Professional vacation rentals know that their businesses can only enhance the reputation of the hospitality and safety in their area. It has long been a tenant of vacation rentals to provide a more personal, more hospitable service that people have come to expect from holiday accommodation. Another quote from the BHA suggests that they are blocking the regulation in order to ‘retain the residential integrity of local London communities’. It is interesting when short term rentals, mostly owned by local people supplementing their income are considered damaging to ‘residential integrity’ but a 416-bedroom Lancaster London hotel is not.

The response of the hotel industry demonstrates that there is still a certain mistrust and a sense that the two industries cannot work together. But it has not yet been mentioned that the hotel industry dwarves vacation rentals. The global hotel market turned over $480 bn, short term rentals have only just topped $1bn. In London, 72% of rentals are outside the major hotel areas. As a contest, it is not a fair fight. The lobbying from hotel industry smacks of clutching at straws, when they should be looking to see how the two industries can both operate in a city like London, rather than trying to legislate the other out of existence. Even if they managed to block this regulation  there are already 23000 London short term rentals listed. The previous law was not being enforced across the city. Owners were protected by a cloud of confusion and able to rent out their property without too much concern about the ramifications.

The conclusion is that hotels and vacation rentals are going to need to be able to operate in the same city. Vacation rentals are growing rapidly, but they still do not come close to the revenue of the hotel industry, either in London or globally. The statistics show that there is still room for both.Some of Kigo’s portal partners have managed to devise ways to work together by collaborating with local hotels to offer the hotel services to their guests. This is one way that these two industries can work alongside one and other.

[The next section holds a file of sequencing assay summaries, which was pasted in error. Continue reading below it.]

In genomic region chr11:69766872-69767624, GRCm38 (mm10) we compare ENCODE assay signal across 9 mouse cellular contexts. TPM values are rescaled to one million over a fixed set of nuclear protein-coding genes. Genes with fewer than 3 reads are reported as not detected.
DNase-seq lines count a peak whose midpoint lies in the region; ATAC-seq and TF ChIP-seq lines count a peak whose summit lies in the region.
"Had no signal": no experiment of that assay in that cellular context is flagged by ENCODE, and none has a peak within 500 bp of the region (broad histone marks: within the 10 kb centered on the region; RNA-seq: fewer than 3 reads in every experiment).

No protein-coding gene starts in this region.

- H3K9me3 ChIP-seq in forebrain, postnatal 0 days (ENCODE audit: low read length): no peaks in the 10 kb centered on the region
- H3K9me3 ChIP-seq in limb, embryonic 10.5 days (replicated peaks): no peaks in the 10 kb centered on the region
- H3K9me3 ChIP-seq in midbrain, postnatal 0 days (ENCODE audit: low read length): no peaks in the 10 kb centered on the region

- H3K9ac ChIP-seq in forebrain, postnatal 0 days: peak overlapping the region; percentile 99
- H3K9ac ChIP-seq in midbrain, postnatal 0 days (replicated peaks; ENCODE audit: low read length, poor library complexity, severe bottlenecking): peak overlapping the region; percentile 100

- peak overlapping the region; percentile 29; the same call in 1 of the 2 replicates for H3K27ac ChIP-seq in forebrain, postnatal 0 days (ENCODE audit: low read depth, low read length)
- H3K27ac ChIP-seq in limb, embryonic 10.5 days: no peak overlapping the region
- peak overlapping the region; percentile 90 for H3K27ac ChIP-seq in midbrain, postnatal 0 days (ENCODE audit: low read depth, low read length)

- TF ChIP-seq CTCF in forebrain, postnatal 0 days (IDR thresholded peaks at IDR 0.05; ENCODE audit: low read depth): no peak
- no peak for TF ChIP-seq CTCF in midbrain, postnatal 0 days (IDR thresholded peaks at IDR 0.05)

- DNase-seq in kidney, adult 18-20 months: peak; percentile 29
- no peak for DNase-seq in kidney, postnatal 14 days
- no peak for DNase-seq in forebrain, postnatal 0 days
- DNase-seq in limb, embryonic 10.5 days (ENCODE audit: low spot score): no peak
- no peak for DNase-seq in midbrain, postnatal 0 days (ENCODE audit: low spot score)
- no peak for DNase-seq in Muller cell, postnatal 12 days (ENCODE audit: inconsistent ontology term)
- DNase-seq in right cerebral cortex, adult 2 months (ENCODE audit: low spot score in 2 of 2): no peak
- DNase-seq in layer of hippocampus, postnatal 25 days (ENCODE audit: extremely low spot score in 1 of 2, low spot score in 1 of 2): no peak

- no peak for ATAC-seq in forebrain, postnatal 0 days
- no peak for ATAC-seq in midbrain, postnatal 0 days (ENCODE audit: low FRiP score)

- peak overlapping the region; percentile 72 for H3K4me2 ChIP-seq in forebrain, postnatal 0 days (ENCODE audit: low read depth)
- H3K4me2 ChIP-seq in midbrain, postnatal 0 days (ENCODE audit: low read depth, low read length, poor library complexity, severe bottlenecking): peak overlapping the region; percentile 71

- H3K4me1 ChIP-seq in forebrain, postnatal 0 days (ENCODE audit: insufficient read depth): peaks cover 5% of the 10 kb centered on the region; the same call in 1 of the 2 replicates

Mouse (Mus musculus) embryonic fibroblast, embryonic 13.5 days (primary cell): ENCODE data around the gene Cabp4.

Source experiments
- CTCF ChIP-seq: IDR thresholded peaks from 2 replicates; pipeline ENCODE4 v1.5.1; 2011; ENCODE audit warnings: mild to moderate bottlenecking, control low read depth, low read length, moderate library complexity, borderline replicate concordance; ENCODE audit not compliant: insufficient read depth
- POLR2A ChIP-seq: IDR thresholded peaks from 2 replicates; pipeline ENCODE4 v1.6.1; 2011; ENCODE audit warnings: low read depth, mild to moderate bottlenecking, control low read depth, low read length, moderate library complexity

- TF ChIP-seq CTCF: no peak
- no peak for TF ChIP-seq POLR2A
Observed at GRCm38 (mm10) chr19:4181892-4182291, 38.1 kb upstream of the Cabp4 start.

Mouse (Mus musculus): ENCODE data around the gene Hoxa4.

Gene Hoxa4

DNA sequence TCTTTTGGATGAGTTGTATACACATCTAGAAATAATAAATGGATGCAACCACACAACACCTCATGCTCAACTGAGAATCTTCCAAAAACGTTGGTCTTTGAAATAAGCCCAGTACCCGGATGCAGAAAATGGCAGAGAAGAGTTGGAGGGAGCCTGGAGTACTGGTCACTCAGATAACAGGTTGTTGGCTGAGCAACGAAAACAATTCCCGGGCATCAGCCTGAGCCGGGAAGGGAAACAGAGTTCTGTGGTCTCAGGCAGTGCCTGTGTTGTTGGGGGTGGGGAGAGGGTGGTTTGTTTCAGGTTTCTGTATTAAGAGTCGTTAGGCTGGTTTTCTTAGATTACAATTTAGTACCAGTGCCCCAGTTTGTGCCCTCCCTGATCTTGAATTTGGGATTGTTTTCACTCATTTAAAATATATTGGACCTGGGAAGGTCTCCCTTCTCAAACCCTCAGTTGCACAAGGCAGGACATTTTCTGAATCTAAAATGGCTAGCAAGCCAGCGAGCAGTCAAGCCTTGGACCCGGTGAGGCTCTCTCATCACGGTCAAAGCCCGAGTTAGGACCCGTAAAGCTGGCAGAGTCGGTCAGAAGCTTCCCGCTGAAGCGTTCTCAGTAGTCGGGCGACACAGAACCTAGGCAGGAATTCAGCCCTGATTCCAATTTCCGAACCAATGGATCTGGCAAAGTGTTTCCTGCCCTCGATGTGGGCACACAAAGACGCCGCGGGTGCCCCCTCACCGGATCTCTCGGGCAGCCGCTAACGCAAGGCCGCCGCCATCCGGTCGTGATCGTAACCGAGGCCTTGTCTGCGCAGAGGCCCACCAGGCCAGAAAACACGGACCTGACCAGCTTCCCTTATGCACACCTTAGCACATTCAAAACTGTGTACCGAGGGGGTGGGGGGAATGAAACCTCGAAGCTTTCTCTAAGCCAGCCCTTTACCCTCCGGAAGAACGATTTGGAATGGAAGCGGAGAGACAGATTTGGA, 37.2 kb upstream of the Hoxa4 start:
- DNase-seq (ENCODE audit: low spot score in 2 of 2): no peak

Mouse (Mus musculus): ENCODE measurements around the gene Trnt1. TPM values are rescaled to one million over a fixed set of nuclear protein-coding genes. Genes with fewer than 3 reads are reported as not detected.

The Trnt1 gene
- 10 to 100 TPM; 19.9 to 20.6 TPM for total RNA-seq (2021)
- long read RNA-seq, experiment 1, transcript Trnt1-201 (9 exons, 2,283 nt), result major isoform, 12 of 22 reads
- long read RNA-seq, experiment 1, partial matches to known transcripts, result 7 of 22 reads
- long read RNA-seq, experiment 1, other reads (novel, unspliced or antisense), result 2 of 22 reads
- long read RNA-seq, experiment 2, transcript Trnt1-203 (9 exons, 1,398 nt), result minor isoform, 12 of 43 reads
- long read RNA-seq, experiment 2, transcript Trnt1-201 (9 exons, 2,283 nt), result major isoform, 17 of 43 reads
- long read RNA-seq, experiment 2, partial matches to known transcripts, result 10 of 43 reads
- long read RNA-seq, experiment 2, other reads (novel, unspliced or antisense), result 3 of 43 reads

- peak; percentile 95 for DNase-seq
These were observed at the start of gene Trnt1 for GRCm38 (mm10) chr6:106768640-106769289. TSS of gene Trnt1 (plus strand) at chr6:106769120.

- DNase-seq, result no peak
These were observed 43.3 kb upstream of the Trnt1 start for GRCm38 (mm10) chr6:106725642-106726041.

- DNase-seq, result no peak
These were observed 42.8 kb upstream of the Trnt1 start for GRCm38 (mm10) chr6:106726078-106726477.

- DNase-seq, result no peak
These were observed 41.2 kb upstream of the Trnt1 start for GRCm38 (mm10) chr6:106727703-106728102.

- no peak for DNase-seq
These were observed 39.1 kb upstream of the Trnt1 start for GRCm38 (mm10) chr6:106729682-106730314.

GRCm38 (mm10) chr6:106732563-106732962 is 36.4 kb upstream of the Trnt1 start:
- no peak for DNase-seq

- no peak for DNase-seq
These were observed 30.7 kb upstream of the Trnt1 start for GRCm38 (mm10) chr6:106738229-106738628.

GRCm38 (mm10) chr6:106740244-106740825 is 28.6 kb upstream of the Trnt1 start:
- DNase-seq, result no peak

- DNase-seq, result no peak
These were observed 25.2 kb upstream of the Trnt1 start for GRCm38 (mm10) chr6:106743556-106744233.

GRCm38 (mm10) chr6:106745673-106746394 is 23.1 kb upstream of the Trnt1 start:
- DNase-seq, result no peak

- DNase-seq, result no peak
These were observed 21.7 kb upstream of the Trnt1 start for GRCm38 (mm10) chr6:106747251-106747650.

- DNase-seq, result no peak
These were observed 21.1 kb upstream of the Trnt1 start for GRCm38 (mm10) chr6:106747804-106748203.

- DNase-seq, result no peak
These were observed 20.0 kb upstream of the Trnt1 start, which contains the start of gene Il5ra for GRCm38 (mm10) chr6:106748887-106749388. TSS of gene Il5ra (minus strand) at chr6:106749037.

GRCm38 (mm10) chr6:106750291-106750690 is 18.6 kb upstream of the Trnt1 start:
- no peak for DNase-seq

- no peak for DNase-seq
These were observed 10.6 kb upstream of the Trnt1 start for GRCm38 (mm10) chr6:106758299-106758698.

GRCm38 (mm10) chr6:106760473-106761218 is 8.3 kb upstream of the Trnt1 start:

As well as the hotel industry, this news in London could be bad news for professional hosts that currently rent their property out all year round.For hosts that rent out their main property for just a few weeks a year, this regulation is perfect. It gives them protection from the law and allows them to continue earning money from their property when it is not in use. But for vacation rental businesses in the area, their potential revenue was just quartered.

In Thursday’s blog, we will be discussing what the impact of this 90-day regulation will be for full-time hosts.

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Is Reviewing Your Guests a Recipe For Disaster?

Would you welcome a system to rate the guests that stay in your property?

 There is a sense that property owners are held hostage by reviews, that any requests from their guests have to be accommodated else they should suffer a poor review. And in the Internet age, 5 stars is the basic score and anything less than that is disaster. But now guests, passengers, and consumers are being reviewed by the providers of the services. The playing field has been leveled.

But if everyone has the power to review everything, will the experience of travel just aim to as acceptable as possible, to as many people as possible? Until we are left with a homogenized experience, that everyone thinks is good but not great? Hosts being unwilling to experiment with services and features in case they are untested and turn out to be unpopular, or guests reticent to voice dissatisfaction in case they are branded as ‘troublesome’? Are we not better off being left with a chance, a sense of excitement that what we are about to experience could be the greatest to some, but equally the worst for others?